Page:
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Hydraulic-Steering System Maintenance Tips

Here's how outboard-engine hydraulic steering systems work and how to keep them working.

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Hydraulic maintenance
The hydraulic-steering system’s cylinder requires regular inspection. Ron Ballanti

Outboard-engine hydraulic-steering systems are common on modern boats, and it’s no wonder why: they’re easy to operate, reliable and robust. But you may wonder, how does that hydraulic steering system work? And how does a boat owner keep it working properly?

How Outboard Hydraulic Steering Works

All outboard hydraulic steering systems have two main components: the helm and the cylinder. The helm incorporates a hydraulic pump and valves that force fluid into the hydraulic lines. Many helm units also incorporate the hydraulic fluid reservoir (though with some systems this is an individual component).

Back at the outboard, the cylinder is what actually turns the motor. When the steering wheel is turned one way or the other, the helm will pump fluid into either the port or starboard line to push the cylinder rod and turn the outboard.

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Naturally, there are a lot of other smaller pieces and parts that also come into play. Depending on the exact steering system, additional hydraulic lines, reservoirs, autopilot pumps, valves, tie bars,and/or liquid tie bars may be used as well. Some of the newest digital systems may also have “smart” hydraulic cylinders and electronic helms, power assistance, and/or CANbus autopilots for fly-by-wire operation.

Hydraulic maintenance
The cylinder is what actually moves the outboard. Lenny Rudow

Maintaining Outboard Hydraulic Steering

Most outboard-engine hydraulic-steering systems are quite robust, but like any system, they require regular maintenance. The number one item for a boat owner to be aware of is the system’s fluid level. If the fluid level begins to drop, it’s indicative of a leak in the system and steering response will be impacted accordingly. So, before each and every use of the boat, perform a visual check of hydraulic fluid level as per the manufacturer’s instructions for the specific system. Note: if there is milky or discolored fluid when inspecting the fluid reservoir, water may have contaminated the system. This generally means identifying how water got into the fluid, resolving the issue, and then flushing the entire system. This can be a difficult task, and is usually best left to a professional.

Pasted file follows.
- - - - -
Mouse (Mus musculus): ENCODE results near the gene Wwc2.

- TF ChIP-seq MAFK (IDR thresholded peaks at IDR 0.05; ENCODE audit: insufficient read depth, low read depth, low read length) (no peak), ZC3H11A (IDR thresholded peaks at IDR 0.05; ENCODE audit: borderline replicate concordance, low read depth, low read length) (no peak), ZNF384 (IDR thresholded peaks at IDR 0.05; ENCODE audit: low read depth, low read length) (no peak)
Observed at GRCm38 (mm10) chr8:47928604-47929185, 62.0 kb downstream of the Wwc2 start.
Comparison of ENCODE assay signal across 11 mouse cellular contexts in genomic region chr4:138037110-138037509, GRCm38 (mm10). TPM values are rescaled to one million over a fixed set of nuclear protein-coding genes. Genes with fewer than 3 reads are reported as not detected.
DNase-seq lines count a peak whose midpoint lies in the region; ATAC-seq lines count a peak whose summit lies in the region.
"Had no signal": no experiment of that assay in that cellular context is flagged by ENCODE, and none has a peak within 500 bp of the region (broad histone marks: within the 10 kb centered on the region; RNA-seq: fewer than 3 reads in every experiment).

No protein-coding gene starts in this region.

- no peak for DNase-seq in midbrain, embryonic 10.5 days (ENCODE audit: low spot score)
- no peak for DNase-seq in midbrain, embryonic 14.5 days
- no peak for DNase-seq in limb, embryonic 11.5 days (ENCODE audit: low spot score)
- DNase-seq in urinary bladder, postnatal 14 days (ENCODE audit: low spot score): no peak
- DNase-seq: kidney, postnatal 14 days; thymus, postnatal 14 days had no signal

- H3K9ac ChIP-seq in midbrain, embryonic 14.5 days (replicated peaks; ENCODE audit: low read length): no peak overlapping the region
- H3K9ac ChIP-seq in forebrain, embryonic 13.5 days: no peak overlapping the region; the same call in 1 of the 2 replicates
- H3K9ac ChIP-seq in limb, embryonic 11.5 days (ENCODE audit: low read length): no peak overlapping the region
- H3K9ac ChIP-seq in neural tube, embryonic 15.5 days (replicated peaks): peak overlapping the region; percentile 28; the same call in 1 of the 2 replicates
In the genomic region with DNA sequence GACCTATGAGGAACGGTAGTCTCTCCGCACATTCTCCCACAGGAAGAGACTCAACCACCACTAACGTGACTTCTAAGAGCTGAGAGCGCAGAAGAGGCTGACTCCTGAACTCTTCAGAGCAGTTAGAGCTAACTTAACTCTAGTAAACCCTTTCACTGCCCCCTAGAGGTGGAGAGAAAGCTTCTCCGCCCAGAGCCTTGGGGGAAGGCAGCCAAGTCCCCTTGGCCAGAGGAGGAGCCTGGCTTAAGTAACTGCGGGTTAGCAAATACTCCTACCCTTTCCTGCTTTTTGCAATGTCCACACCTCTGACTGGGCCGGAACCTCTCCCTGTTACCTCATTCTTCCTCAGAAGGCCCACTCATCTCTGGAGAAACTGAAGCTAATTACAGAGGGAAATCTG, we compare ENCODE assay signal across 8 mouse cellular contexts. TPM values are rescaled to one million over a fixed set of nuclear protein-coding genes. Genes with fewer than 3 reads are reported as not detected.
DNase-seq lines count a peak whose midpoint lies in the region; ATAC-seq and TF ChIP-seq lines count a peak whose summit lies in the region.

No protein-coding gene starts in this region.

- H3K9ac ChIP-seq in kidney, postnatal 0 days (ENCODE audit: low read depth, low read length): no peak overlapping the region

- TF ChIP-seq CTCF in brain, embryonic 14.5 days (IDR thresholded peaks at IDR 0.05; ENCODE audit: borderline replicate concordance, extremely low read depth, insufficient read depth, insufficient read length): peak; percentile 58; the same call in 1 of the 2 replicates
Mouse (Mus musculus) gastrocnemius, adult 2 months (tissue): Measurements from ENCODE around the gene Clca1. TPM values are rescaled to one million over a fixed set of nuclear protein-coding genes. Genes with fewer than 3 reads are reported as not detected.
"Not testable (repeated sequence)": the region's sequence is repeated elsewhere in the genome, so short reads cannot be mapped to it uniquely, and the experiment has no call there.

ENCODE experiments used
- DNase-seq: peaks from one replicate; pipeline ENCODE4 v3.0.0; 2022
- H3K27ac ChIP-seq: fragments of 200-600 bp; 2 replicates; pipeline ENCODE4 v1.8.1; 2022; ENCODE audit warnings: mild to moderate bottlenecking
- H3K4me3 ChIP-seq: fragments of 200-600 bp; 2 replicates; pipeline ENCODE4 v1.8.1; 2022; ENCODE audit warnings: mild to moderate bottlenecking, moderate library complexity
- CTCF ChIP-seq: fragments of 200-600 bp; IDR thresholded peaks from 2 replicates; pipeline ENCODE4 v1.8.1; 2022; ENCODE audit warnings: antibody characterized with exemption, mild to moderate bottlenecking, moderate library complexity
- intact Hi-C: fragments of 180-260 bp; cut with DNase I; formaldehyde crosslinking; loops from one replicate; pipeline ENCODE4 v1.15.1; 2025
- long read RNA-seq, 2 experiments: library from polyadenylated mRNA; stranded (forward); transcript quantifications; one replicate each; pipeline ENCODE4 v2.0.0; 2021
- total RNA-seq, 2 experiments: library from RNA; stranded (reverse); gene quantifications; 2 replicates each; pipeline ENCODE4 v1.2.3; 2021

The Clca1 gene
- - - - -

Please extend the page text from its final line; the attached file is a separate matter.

Hydraulic steering
On many hydraulic steering systems, like this one from SeaStar, the helm incorporates the fluid reservoir. Courtesy SeaStar

Any time fluid level appears to have dropped-or if the steering wheel can be turned a quarter-turn or more without a satisfactory steering response- the lines and connection points should be checked for leaks. Run a hand along the lines to help identify any spots that may be chafed or worn, and if there is fluid felt at a low point in the lines follow it uphill to the source. Also, feel around connections and fittings for any leaking fluid. Tighten connections as necessary, and/or call a professional for repairs. Finally, run fingers around the glands on the cylinder ends. These can’t be tightened so if a leak is found, they’ll have to be replaced.

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Owners also want to be aware of where age, the marine environment and wear may have taken a toll on the system’s parts. So, visual inspections should also be given to key components, including the exterior of the lines and all connection points, the cylinder and cylinder shaft, and the helm. When inspecting the cylinder shaft look for corrosion or damage, which may require replacement. The support rod should also be cleaned and greased annually. Additionally, inspect the helm unit both above and below the dash for corrosion and/or wear.

Hydraulic maintenance
Some unusual steering system arrangements, like this twin-engine powercat, may require additional parts such as liquid tie bars. Lenny Rudow

Bleeding an Outboard Hydraulic Steering System

If a leak is identified and fixed, hydraulic fluid needs to be added and any air has to be bled out of the system. This process is fairly simple for some systems and not so simple for others, and should be performed as per the manufacturer’s instructions. (Instructions should be readily available in the owner’s manual or via an internet search). Note, however, that this is commonly a two-person job as it can require manipulating the engine(s) and the wheel at the same time. It can also get messy because hydraulic fluid can be expelled from the reservoir during the process, so have plenty of oil-absorbent pads available.

When inspected and maintained regularly, most outboard-engine hydraulic steering systems last for years, often for just as long as the outboards themselves. Taking care of it properly, ensures easy and accurate steering for the long haul.

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